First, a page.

5. Test and updateOnce you get your basic site set up, view it on as many devices and browsers as you can. Ask family and friends to help you by checking it out and reporting any problems with page display, load times, and navigation. Fix any problems and then view it again. When you’re satisfied, go back to your host’s control panel and make your site visible to the rest of the world. Your site is live, but that’s just the beginning. Schedule regular site-maintenance time to add features, make changes, and keep your template and plugins up to date. Regular maintenance makes the site more secure and helps it look its best. You may also want to subscribe to a site backup service to maintain the most recent version of your site and spare you the trouble of rebuilding your site if there’s ever a problem during a template or plug-in upgrade. After you’ve done all these steps, you have a basic home business website that you’re ready to promote. We’ll talk about the promotional tools you’ll need to get started in the next HostGator Home Business Guide post.
Things are about to get real. We’re up to chapter 4 of the HostGator Home Business Guide, and this is the stage when we go over the permits, licenses, tax documents, and other financial must-haves you need to set up your new business. Speaking from experience, it can be tempting to stall at this point, because dealing with paperwork can be tedious and time-consuming and because taking these steps makes your business a real entity. But this is also the exciting part, because once you have these ducks lined up and marching in order, you’re free to focus on your website, marketing, and sales. Here are the seven steps to get there.
1. Choose your business structureThis sounds complicated but most of the time it’s really easy. Sole proprietorship is the form most new businesses take, and it can be the best choice if you’re the only one running your business, you’re not selling something that costs a fortune to produce, and your business doesn’t involve a lot of financial risk or liability exposure. The SBA has a great summary of the pros and cons of sole proprietor status. For example, you don’t have to file a separate federal tax return for your business, and you won’t need a lawyer to file startup documents. On the other hand, you’re fully liable for any debts your business racks up and for any actions by your employees that incur costs. Other business structure options include: partnerships, limited liability companies, corporations, and cooperatives.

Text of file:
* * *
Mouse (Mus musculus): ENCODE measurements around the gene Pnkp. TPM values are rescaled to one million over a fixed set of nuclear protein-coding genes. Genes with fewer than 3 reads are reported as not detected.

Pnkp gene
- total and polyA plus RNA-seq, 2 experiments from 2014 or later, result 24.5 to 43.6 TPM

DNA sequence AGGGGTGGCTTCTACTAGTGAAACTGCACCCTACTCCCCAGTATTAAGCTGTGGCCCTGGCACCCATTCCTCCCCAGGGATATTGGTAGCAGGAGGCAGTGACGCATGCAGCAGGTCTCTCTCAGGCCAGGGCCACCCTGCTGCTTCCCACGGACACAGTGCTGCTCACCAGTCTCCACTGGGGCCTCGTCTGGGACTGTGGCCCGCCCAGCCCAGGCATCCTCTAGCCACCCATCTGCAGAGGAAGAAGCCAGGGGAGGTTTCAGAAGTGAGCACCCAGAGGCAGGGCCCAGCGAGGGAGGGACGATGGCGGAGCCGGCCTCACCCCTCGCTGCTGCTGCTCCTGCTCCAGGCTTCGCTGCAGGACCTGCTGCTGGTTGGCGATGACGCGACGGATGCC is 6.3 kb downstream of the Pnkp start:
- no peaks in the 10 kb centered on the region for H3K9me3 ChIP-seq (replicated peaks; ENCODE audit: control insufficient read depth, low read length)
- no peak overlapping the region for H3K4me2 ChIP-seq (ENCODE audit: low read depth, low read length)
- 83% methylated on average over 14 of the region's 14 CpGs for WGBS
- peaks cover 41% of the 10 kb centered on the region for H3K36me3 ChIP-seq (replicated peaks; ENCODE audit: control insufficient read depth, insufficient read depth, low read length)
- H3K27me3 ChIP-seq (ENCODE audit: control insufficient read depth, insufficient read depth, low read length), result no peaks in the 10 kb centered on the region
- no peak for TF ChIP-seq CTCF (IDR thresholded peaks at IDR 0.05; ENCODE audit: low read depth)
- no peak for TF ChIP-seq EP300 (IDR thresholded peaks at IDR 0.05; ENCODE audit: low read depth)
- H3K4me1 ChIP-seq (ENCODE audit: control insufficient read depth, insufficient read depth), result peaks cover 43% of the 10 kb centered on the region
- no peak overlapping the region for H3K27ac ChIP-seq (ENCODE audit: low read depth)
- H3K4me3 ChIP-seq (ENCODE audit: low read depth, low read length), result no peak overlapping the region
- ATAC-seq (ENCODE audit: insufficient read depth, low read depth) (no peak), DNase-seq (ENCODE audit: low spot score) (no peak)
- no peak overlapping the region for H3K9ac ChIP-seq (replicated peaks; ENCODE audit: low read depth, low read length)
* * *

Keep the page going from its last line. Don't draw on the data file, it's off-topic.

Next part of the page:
2. Get your business permit, tax permit, and any necessary licensesYour city or county will require you to get a permit to operate your business, and your state may require a license, too. If your business will collect sales tax, you’ll need a permit for this that you’ll be required to display where you make sales (including at your vendor table if you sell at various events). Depending on where you live, you may have to go to city hall or your county courthouse to get your local permit, but you should be able to get your state paperwork done online. Some businesses require extra certification. For example, home childcare operators typically have a long list of state licensing requirements to make sure their homes are safe for the kids in their care. Home chefs and cooks may have to comply with food safety regulations. Find out what’s required for your business now so you don’t have to pay costly fines for noncompliance later.
3. Get your IRS Employer Identification NumberYes, you’re an employer, even if you’re a solopreneur and your only employee is yourself. You’ll need an EIN to open your business bank account, and you can use your EIN instead of your Social Security Number on some forms (like W-9 forms for independent contractors) to safeguard your identity against hackers and loss. Small business owners can apply for an EIN online.
4. Open a business bank accountAt the very least, you’ll need a business checking account with your local bank or credit union to avoid a tax-time nightmare of commingled personal and business funds. Shop around for account options that won’t cost you a fortune in fees each month, and make sure you’ll be able to download your transactions into QuickBooks or other accounting software. To keep more of your money for your new business, you may not need to buy paper checks for your new account, at least not right away. You can probably do just fine with a debit card, online bill pay, and a counter check when something absolutely has to be in paper check form.